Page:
U.S. Sen. Tammy Duckworth ( D-IL ) is among seven U.S. senators who were signatories on an April 23 letter asking Health and Human Services Secretary Alex M. Azar and Centers for Disease Control and Prevention ( CDC ) Director Robert Redfield, M.D., about the specifics of patents, licensing and manufacturing of the oral medication Truvada.
The high cost of Truvada, which has proven to be over 90 percent effective in preventing new HIV infections, has been a deterrent in its wide adoption among consumers. A bottle of the medication costs between $1,500-2,000 per month. Truvada is manufactured by Foster City, California-based Gilead Pharmaceuticals.
A coalition of activists have recently called attention to a key conundrum surrounding that price-point: The federal government paid for the research and development that went into Truvada's PrEP usage, raising the question of why the medication is priced so high. The patents are held by the federal government as well.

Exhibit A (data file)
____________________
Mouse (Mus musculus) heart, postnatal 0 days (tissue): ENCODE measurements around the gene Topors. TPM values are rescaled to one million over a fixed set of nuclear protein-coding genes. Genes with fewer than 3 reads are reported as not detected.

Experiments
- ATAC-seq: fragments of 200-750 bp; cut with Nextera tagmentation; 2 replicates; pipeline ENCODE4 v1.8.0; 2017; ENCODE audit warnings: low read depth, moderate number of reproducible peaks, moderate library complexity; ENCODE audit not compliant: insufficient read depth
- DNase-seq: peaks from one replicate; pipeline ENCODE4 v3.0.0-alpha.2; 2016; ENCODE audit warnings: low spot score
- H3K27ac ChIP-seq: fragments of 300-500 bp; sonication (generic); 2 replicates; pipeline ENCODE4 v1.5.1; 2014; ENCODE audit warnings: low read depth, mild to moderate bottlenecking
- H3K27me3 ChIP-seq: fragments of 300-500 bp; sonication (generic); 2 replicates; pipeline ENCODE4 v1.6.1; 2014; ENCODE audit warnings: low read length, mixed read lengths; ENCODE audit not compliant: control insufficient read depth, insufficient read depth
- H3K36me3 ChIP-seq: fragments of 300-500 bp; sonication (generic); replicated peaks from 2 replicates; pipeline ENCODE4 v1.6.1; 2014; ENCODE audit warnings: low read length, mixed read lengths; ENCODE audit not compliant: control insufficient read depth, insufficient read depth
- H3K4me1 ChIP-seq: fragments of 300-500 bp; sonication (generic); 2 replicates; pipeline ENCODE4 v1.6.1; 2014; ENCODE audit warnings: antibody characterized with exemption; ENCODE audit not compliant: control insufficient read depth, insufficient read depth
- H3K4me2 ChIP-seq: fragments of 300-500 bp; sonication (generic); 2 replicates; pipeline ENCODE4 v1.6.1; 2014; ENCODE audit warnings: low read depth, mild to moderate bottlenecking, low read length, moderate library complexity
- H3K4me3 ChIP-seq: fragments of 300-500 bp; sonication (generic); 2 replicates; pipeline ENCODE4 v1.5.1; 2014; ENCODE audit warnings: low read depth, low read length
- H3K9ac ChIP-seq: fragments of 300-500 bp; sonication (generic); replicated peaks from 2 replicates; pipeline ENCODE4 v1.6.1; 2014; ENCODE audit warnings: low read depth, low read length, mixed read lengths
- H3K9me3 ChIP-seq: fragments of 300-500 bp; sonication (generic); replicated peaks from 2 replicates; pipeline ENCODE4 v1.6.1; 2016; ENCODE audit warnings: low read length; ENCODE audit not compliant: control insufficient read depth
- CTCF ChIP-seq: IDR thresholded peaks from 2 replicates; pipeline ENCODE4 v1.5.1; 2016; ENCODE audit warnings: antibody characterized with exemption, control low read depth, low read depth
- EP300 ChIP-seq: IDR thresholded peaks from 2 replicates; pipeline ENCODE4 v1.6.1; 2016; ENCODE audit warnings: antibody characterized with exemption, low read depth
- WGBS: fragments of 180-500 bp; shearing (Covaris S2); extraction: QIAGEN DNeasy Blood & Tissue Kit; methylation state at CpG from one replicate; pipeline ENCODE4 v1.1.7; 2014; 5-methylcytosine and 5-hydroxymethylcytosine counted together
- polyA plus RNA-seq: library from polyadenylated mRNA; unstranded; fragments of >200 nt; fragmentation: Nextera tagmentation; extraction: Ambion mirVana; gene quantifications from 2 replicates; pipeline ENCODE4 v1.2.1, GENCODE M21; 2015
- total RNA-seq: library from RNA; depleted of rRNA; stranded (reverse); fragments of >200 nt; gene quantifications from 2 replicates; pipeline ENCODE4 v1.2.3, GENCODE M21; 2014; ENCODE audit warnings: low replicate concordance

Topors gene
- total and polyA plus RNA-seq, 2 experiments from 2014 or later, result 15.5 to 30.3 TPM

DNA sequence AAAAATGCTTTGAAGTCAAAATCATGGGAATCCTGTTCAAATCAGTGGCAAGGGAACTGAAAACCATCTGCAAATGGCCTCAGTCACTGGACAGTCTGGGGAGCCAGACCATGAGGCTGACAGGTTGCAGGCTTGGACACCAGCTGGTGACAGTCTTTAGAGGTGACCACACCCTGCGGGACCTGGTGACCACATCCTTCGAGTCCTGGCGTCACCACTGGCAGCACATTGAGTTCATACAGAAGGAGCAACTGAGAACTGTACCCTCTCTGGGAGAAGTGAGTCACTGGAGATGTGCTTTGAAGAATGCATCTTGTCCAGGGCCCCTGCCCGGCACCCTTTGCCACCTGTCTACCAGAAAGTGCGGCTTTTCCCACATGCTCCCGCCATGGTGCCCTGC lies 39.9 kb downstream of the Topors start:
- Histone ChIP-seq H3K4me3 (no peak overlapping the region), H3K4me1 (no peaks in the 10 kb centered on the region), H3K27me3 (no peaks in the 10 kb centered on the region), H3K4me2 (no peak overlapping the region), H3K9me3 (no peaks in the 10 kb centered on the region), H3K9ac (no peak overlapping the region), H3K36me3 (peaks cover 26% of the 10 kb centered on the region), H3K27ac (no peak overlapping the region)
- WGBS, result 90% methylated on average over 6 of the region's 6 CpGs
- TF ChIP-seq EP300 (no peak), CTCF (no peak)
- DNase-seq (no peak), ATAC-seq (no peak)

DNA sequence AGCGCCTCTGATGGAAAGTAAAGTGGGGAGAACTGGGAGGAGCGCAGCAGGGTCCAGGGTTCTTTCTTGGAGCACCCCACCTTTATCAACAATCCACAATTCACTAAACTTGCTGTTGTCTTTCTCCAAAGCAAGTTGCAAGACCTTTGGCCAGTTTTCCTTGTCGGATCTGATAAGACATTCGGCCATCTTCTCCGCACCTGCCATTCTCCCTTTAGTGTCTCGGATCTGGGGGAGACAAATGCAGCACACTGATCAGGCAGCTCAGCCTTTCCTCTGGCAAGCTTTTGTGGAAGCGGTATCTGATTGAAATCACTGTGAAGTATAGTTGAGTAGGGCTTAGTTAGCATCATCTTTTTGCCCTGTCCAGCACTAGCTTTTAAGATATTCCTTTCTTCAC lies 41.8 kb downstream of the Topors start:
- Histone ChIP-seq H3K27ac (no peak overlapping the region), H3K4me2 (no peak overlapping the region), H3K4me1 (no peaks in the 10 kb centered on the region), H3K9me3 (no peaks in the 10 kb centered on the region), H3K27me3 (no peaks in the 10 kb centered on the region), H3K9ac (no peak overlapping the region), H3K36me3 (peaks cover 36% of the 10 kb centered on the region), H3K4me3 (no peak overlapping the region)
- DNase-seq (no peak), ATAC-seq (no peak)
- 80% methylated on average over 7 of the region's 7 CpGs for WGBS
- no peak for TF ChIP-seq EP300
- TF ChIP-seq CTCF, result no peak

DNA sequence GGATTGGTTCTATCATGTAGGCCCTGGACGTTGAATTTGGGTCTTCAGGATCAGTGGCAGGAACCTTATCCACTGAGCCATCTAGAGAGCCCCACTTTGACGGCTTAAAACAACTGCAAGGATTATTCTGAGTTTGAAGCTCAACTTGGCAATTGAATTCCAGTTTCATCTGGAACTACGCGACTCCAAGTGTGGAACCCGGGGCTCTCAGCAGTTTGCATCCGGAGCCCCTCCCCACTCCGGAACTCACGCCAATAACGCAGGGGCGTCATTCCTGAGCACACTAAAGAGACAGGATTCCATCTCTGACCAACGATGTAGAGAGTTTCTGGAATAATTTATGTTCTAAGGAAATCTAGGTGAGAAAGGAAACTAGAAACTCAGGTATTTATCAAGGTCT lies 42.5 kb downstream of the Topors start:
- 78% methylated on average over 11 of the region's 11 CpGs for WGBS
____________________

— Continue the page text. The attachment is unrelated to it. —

The senators wrote in their April 23 letter that, "PrEP was inventedand patentedby scientists working for the CDC. These patents are held by the United States of America, as represented by the Secretary of the Department of Health and Human Services.
"Based on an analysis of these patents and the FDA-approved prescribing information for Truvada, Gilead appears to potentially be marketing a prescription drug for usages that are patented by the government."
In a statement to Windy City Times, Duckworth said, "U.S. taxpayers paid for the development of this life-saving drug and own the rights to it. That is why it's so outrageous that a private pharmaceutical company is gouging consumers and making it difficult for many Americans to afford it. My colleagues and I are demanding answers on how this happened, and to ensure Gilead both lowers Truvada's cost and is held accountable for its actions."
PrEP is a central component to several initiatives to eliminate new HIV transmissions, among them the state of Illinois' Getting to Zero campaign.
Additional signatories on the letter included U.S. Sens. Tammy Baldwin ( D-WI ), Bernie Sanders ( I-VT ), Richard Blumenthal ( D-CT ), Ben Cardin ( D-MD ), Chris Van Hollen ( D-MD ) and Debbie Stabenow ( D-MI ); Stabenow led the inquiry. Redfield and Azar have until May 7 to respond.